This article was written by Ben Garside (email@example.com) and originally appeared in Carbon Pulse.
Developers are focusing on investing in and promoting carbon-cutting projects they think are most likely to be eligible under the CORSIA aviation offset scheme, in an effort to encourage airlines to buy the units ahead of rules being finalised.
Airlines are estimated to need around 3 billion carbon credits to comply with CORSIA over its initial 2021-2035 lifespan – enough to drastically boost the currently very thin demand for offsets worldwide.
However, most carriers are unlikely to have procured any credits due to the distant 2025 first compliance date, tight sustainability budgets, and ongoing uncertainty over which units will be eligible.
That's according to airlines and carbon market participants interviewed by Carbon Pulse at the ATAG Sustainable Aviation conference in Geneva this week.
" There are really no transactions between developers and airlines for CORSIA specifically. We were not involved in any," said Natalia Gorina of Swiss-based South Pole Group, one of the world's biggest carbon project developers.
" That's mainly due to lack of certainty. Airlines would ask developers if any offsets could be guaranteed for CORSIA compliance," she added.
Observers predict it could be late 2019 at the earliest before governments agree rules at ICAO on fuel sustainability and offset eligibility that will give airlines enough clarity to invest in credits for CORSIA compliance.
That means until then, airlines are expected to remain small-scale buyers in the 50 Mt per year voluntary carbon market.
Some 29 of the 129 major airlines worldwide offer voluntary offsetting to their customers, though the programmes generally have very low take-up rates of less than 5%.
Some 15 voluntarily offset their own emissions in some capacity, according to researchers at Ecosystem Marketplace.
One outlier buying on a bigger scale is US carrier Delta, which has purchased more than 8 million credits over the past six years to meet a self-imposed goal of carbon neutral growth above 2012 emissions on all its flights.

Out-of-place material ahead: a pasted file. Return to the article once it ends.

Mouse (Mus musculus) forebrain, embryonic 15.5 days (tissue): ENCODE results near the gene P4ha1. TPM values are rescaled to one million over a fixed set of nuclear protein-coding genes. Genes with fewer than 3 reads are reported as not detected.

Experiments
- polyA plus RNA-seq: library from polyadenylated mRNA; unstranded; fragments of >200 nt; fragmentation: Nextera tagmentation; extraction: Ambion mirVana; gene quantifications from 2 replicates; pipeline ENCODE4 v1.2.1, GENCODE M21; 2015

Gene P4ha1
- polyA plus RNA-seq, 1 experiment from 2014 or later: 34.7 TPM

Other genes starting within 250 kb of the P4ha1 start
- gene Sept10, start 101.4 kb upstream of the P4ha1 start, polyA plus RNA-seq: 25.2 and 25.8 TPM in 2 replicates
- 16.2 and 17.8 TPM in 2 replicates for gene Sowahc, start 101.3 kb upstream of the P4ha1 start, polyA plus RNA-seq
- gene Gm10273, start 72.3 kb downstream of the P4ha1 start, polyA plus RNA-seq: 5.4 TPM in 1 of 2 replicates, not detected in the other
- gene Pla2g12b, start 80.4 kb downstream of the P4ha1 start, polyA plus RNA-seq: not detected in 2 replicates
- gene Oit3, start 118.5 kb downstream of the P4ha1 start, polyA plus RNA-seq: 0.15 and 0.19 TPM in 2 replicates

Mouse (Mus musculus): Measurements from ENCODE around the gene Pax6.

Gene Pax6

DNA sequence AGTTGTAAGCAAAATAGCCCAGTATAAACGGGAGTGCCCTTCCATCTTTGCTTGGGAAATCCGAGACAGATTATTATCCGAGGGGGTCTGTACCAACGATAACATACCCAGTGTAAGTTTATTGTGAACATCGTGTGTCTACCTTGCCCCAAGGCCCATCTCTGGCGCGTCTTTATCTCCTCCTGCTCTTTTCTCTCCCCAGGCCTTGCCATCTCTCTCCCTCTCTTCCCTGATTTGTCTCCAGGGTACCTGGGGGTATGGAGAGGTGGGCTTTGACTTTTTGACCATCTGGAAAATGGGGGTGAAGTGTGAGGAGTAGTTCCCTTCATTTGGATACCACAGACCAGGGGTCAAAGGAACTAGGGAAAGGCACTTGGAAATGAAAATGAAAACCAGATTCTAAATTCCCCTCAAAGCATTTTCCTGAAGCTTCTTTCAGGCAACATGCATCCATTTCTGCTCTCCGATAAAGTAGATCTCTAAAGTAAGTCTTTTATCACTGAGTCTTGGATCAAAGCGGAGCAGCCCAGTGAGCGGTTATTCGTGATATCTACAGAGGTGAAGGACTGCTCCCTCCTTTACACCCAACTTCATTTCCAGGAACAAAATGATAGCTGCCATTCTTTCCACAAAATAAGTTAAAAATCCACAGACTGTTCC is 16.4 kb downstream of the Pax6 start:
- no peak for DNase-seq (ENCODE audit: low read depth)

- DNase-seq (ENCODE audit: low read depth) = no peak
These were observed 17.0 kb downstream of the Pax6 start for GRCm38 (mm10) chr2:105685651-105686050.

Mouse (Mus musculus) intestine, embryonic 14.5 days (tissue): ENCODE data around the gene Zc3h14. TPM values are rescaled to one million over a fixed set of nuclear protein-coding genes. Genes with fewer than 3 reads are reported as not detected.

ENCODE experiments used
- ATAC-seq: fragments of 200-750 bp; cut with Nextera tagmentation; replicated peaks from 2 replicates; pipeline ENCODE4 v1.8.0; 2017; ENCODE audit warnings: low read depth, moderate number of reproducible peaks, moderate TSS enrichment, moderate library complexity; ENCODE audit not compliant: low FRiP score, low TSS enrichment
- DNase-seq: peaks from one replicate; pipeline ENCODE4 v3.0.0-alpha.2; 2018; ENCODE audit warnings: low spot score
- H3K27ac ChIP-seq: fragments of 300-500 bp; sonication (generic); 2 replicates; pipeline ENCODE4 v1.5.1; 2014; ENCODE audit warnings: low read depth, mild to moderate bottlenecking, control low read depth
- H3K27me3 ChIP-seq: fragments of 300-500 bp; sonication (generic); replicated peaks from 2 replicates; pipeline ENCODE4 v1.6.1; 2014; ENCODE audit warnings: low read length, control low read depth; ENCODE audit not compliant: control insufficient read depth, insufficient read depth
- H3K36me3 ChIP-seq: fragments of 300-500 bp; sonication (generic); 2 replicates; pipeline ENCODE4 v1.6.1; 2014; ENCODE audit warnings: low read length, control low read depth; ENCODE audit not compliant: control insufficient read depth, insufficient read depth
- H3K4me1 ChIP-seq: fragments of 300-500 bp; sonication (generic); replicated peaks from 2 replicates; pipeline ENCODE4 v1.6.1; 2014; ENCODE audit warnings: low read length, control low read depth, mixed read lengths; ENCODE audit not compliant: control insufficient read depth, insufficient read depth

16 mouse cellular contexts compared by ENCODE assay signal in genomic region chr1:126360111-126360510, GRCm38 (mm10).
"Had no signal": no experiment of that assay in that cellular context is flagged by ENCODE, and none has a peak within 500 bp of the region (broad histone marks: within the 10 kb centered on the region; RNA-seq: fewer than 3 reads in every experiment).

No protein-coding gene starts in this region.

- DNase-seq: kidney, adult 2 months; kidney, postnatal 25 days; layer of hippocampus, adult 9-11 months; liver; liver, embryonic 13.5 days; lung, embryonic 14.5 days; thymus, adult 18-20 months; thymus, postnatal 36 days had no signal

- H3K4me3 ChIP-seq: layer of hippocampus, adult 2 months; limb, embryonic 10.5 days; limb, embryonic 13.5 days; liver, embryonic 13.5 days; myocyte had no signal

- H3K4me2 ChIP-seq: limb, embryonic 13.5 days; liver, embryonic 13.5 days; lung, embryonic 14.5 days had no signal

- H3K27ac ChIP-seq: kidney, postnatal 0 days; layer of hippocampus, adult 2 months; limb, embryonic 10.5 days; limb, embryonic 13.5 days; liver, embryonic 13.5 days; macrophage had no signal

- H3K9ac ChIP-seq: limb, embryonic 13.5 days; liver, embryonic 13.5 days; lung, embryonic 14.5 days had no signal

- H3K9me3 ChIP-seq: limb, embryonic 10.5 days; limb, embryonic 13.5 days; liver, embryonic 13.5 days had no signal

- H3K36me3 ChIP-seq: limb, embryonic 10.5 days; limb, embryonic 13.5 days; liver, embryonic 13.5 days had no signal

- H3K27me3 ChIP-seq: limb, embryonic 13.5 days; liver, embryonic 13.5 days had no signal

CORSIA was agreed by governments under the UN's ICAO in 2016, but fractious talks over its rulebook has left some fearing its collapse as major emitters hesitate to participate and after negotiators punted decisions on offset eligibility into next year.
Adding to the uncertainty is huge doubt over the post-2020 continuation of the CDM, the current main global offsetting mechanism that is set to sunset after the overarching Paris Agreement on climate change becomes operational.
Governments are due to tackle the CDM's future and guidance for all international emissions trade as part of Paris rulebook talks this December under the UNFCCC.
"It is extremely important that the Paris rulebook is agreed soon to create clarity on carbon markets. We have to be 100% sure that CORSIA units are not double-counted in any way," said Urs Ziegler, a senior official for Switzerland.
As well as potential overlaps with governmental targets under Paris, CORSIA negotiators are considering restricting some carbon credits based on their issuance date in order to preserve the scheme's environmental integrity and to spur new climate action.
This could render hundreds of millions of CDM credits in circulation ineligible under the strictest cut-off, with other proposals of a 2016 cut-off, 2013, or none at all each making a huge difference on eligible CORSIA supply and the resulting compliance costs for airlines.
The effect on supply is considerable, with think-tank NewClimate Institute finding that the 4.3 billion CERs potentially available without limits would be reduced to 2.9 billion under a 2016 cut-off.
To counter this uncertainty and to tempt airlines into making early investments, South Pole has developed a "risk-minimising" approach.
" By applying this, we came up with list of project types and countries where we feel safer to go ahead and invest," Gorina said.
These consist of mainly community-based or disseminated projects such as biogas, off-grid renewables, mini-grids, clean cookstoves, and land-use projects such as afforestation and REDD.
These are mainly based in sub-Saharan Africa, with some in Southeast Asia and Latin America.
" We urge airlines to go with test, pilot projects, whereby even if they turn out not to be CORSIA-eligible, they can still be used for voluntary or broader CSR purposes," Gorina added.
South Pole's whitelist of projects is also characterised by higher credit prices and 'charismatic' projects that some airlines are already tapping in very small quantities because they are attractive to communicate to their passengers.
However, for the vast hike in volume necessary for CORSIA compliance, airlines are seeking to avoid purchasing so selectively and in such tiny quantities.
"We just want clear criteria so we know what is eligible. That will allow us to easily buy credits that are fit-for-purpose," one industry representative told Carbon Pulse.
Don't miss out on the 2018 Carbon Forward conference in London on Oct 16-18! The event will feature a dedicated session examining which project activities are best placed to thrive in the post-2020 era. Join speakers from South Pole, NewClimate Institute and CORSIA experts from the European Commission, the voluntary market and the aviation sector.
Read more about Carbon Forward 2018 and South Pole's involvement in the conference here, or head to the Carbon Forward website to register today!